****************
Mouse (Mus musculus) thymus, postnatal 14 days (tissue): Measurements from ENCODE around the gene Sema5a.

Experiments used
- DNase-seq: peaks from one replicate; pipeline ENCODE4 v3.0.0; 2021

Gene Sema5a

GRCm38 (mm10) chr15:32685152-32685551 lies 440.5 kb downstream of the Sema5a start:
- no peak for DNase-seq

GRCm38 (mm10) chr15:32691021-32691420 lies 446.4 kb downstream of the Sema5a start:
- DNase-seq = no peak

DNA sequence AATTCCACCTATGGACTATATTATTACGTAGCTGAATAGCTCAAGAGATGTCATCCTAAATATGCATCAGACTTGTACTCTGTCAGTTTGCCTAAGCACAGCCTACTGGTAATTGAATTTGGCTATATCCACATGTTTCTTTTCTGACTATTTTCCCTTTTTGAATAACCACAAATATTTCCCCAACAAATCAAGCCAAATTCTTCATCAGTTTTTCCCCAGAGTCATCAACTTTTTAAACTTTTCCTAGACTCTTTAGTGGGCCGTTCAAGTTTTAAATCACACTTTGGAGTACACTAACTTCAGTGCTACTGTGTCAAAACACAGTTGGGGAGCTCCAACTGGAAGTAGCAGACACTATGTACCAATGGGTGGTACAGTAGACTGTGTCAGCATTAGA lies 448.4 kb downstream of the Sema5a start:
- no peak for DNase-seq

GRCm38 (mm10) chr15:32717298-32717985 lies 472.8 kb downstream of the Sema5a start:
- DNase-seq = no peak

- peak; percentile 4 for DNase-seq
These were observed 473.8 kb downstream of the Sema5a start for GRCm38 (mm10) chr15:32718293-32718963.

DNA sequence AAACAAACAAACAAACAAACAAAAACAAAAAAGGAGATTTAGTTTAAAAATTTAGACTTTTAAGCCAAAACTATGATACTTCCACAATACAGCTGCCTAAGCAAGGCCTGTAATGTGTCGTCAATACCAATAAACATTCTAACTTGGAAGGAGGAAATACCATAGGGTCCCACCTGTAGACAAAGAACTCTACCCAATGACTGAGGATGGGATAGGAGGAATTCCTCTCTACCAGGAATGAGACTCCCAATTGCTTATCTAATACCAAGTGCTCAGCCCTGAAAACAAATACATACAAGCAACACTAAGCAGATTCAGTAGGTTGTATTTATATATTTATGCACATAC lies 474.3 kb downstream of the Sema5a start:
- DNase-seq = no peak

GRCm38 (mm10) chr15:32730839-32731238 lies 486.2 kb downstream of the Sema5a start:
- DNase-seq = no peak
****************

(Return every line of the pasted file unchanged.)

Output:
Mouse (Mus musculus) thymus, postnatal 14 days (tissue): Measurements from ENCODE around the gene Sema5a.

Experiments used
- DNase-seq: peaks from one replicate; pipeline ENCODE4 v3.0.0; 2021

Gene Sema5a

GRCm38 (mm10) chr15:32685152-32685551 lies 440.5 kb downstream of the Sema5a start:
- no peak for DNase-seq

GRCm38 (mm10) chr15:32691021-32691420 lies 446.4 kb downstream of the Sema5a start:
- DNase-seq = no peak

DNA sequence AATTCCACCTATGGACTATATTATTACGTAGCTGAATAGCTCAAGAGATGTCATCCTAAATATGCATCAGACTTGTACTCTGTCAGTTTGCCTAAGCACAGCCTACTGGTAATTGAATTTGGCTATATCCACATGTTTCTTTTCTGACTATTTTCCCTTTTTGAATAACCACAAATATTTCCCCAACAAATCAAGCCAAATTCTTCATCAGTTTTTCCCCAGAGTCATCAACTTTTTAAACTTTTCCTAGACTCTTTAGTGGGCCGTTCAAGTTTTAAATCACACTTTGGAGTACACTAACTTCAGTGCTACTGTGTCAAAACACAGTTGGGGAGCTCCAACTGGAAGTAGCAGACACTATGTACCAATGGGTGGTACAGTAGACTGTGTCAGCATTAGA lies 448.4 kb downstream of the Sema5a start:
- no peak for DNase-seq

GRCm38 (mm10) chr15:32717298-32717985 lies 472.8 kb downstream of the Sema5a start:
- DNase-seq = no peak

- peak; percentile 4 for DNase-seq
These were observed 473.8 kb downstream of the Sema5a start for GRCm38 (mm10) chr15:32718293-32718963.

DNA sequence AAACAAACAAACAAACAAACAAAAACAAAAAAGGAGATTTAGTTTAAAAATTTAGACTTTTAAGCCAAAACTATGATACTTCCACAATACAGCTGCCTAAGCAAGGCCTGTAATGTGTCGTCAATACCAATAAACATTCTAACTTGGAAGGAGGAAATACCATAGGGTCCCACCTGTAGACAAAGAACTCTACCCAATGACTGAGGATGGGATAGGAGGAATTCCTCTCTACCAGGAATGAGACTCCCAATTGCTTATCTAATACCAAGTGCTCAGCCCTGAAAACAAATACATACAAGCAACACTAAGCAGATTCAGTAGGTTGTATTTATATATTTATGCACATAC lies 474.3 kb downstream of the Sema5a start:
- DNase-seq = no peak

GRCm38 (mm10) chr15:32730839-32731238 lies 486.2 kb downstream of the Sema5a start:
- DNase-seq = no peak